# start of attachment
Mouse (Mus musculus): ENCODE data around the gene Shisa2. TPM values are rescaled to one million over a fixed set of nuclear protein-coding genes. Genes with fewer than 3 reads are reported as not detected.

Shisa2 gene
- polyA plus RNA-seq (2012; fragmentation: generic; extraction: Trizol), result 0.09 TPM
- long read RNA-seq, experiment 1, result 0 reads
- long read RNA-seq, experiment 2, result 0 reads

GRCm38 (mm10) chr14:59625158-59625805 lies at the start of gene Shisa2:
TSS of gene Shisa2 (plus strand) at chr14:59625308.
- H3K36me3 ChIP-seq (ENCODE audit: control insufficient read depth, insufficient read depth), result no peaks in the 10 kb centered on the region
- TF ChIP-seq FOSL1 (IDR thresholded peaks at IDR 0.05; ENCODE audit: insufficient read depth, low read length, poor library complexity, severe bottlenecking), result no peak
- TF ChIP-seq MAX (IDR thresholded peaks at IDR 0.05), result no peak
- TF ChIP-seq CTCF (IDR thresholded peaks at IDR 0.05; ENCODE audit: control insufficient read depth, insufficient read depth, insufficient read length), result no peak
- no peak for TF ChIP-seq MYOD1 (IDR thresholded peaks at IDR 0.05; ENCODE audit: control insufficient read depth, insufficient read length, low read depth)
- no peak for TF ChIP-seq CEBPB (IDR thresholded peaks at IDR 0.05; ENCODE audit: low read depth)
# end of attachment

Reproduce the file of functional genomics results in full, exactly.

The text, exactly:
Mouse (Mus musculus): ENCODE data around the gene Shisa2. TPM values are rescaled to one million over a fixed set of nuclear protein-coding genes. Genes with fewer than 3 reads are reported as not detected.

Shisa2 gene
- polyA plus RNA-seq (2012; fragmentation: generic; extraction: Trizol), result 0.09 TPM
- long read RNA-seq, experiment 1, result 0 reads
- long read RNA-seq, experiment 2, result 0 reads

GRCm38 (mm10) chr14:59625158-59625805 lies at the start of gene Shisa2:
TSS of gene Shisa2 (plus strand) at chr14:59625308.
- H3K36me3 ChIP-seq (ENCODE audit: control insufficient read depth, insufficient read depth), result no peaks in the 10 kb centered on the region
- TF ChIP-seq FOSL1 (IDR thresholded peaks at IDR 0.05; ENCODE audit: insufficient read depth, low read length, poor library complexity, severe bottlenecking), result no peak
- TF ChIP-seq MAX (IDR thresholded peaks at IDR 0.05), result no peak
- TF ChIP-seq CTCF (IDR thresholded peaks at IDR 0.05; ENCODE audit: control insufficient read depth, insufficient read depth, insufficient read length), result no peak
- no peak for TF ChIP-seq MYOD1 (IDR thresholded peaks at IDR 0.05; ENCODE audit: control insufficient read depth, insufficient read length, low read depth)
- no peak for TF ChIP-seq CEBPB (IDR thresholded peaks at IDR 0.05; ENCODE audit: low read depth)